Global pressures have forced banks to significantly increase their adoption of digital technologies over the past few years. Yet, there is a continued lack of technology expertise and digital fluency in the boardrooms of the world’s largest banks, according to a new research report from Accenture.The report finds banks increasing their technology investment, as they are looking to enhance their resilience and efficiency. But increasingly, they need technology to address changing customer demands and drive growth.Banking customers prefer the seamless, high-quality, hassle-free service the right digital tools can enable. The COVID-19 pandemic has only heightened customers’ interest in interacting digitally. For example, before the pandemic only 15% of customers used video calling, while 46% are now ready to do this when banks reopen—and 35% prefer this to face-to-face.Nearly four in five banking executives see a need to dramatically re-engineer their technology-people interactions to achieve a more human-centric approach. Banks are leveraging technology such as cloud to boost service levels and accelerate offer development.
But as they increase their technology investments, banks face a key question: Does their board have the digital fluency and expertise to assess and support these new solutions?
Missing: Tech-savvy bank board directors
Banking personnel and executives see value in rapidly increasing their digital technology investment. What’s missing, though, is technology expertise at the board level.
Some banks do have high-profile technology experts on their boards, but these are the exception rather than the rule. Our research finds only 10 percent of banking board directors currently hold or have previously held a technology role, or a senior role at a technology company. Among those with tech expertise, roughly a third are women.
These numbers are low, but the improvement has been seen since Accenture research team first conducted this research in 2015. Today, 67% of banks have at least one board member with technology expertise, compared with 57% in 2015. Also one out of 10 banking board directors have tech expertise, a modest improvement over 6% in 2015.
This progress is indeed slow. The researchers believe banks should aim for technology expertise in at least 25 percent of its board directors. But at the current pace, most won’t reach that goal until the end of this decade.The board’s technology expertise and digital fluency matter because firstly, without it, banks could make mistakes in developing their digital strategy, evaluating potential vendors or rolling out new systems. Secondly, lacking coordination from a tech-skilled board, different business units might choose different—and incompatible—technologies.Technology risk is on the rise, so banks cannot afford to be guided by boards that lack adequate technology expertise.“While it’s not practical for banks to make a rash number of tech-savvy board appointments to fill the gap in technology credentials, they should consider technology expertise as a factor for new appointments,alongside their other evaluation criteria,” said Mauro Macchi, who leads Accenture Strategy & Consulting in Europe.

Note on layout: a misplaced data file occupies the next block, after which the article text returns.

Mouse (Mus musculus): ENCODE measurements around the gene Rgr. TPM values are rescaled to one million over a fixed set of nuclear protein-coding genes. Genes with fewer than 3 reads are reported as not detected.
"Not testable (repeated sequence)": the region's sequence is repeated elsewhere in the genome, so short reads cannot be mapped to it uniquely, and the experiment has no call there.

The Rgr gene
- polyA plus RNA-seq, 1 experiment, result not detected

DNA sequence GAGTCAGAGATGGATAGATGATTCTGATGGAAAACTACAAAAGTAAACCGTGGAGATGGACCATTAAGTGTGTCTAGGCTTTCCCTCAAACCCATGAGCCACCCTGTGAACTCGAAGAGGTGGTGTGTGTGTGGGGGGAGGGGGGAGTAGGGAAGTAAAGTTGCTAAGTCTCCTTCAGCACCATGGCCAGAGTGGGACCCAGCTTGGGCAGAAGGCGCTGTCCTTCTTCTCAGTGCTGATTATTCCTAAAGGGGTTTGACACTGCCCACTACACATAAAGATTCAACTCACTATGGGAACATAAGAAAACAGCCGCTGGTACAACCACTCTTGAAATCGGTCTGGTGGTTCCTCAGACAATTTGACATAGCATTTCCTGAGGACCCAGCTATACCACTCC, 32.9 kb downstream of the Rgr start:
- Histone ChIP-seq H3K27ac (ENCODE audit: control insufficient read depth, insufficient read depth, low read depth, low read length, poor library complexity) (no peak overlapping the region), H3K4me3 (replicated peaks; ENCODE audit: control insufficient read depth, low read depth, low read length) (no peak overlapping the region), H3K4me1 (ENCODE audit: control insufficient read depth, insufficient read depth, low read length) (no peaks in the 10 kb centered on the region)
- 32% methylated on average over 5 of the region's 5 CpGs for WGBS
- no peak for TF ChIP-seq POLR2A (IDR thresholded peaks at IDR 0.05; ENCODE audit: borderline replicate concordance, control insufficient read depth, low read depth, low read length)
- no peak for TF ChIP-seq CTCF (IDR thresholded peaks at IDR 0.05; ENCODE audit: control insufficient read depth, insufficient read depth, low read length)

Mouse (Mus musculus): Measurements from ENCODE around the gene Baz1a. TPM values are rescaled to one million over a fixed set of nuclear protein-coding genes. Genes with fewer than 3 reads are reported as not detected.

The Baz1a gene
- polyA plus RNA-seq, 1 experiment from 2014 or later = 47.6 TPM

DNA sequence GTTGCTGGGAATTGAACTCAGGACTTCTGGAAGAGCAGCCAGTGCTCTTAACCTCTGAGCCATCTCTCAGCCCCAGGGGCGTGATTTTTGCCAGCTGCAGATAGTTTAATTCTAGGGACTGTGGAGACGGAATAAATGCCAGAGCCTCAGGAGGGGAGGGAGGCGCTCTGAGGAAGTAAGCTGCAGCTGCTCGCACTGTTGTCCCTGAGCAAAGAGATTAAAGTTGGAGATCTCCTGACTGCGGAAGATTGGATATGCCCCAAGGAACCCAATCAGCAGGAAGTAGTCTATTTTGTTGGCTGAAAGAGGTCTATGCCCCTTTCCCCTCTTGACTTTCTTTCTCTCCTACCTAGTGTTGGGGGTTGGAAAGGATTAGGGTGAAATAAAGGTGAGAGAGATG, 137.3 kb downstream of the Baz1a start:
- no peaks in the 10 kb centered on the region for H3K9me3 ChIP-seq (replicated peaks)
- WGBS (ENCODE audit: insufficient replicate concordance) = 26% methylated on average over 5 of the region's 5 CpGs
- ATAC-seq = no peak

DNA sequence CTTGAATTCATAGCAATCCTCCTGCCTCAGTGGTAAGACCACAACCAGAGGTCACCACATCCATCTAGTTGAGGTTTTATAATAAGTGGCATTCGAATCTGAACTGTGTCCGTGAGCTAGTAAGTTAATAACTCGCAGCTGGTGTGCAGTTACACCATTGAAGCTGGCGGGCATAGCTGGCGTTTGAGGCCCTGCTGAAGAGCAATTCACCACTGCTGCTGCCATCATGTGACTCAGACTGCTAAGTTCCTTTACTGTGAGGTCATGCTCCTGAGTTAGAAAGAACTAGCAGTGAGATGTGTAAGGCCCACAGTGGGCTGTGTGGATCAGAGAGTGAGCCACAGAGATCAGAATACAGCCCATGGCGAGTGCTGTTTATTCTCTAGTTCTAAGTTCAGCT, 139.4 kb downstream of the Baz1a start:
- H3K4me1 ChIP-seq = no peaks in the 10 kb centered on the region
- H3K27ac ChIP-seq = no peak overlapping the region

“There are also other, more immediate ways to increase technology expertise among board members — for example,coach members on the latest developments on key technologies such as cloud, artificial intelligence and the internet of things to better understand how the combination of technology and human ingenuity unlocks value. Boards can also tap into the expertise of third-party suppliers and make time to specifically discuss the technology strategy during board meetings to get the most out of their investments,” Macchi said.
Building bank boards’ tech proficiency
Banks can take steps toward upskilling to build a tech-savvy board, better positioning themselves to respond to new consumer demands in the post-COVID era. Here are actions they can pursue:
Boost directors’ tech savvy
Ongoing coaching can help them improve their understanding of technology and their usefulness in guiding tech investments.
Listen outside the boardroom
Leveraging partnerships with fintechs, technology consultants, suppliers and other business partners can draw in technology know-how.
Add technology to the agenda
Technology can only come to the fore if board agendas incorporate it. Forming a technology board committee can keep the topic included.
Assess new appointees’ tech skills
Evaluation of technology skills should become a factor— albeit not the only factor—in assessing potential new board directors.
Get smart about human-technology interactions
Boards should carefully consider how technology and humans interact, whether it involves customers, bank employees or the bank’s extended partners.
Spark a transformation mindset
Technology can be transformational. Boards that support a transformation mindset pave the way for bold efforts that can take hold across the business.
Banks with tech-savvy, digitally fluent boards are better positioned to avoid the risks inherent in new digital technologies. But even more importantly, they are equipped to maximize what technology can offer, to deliver valuable customer experiences and profits for the bank.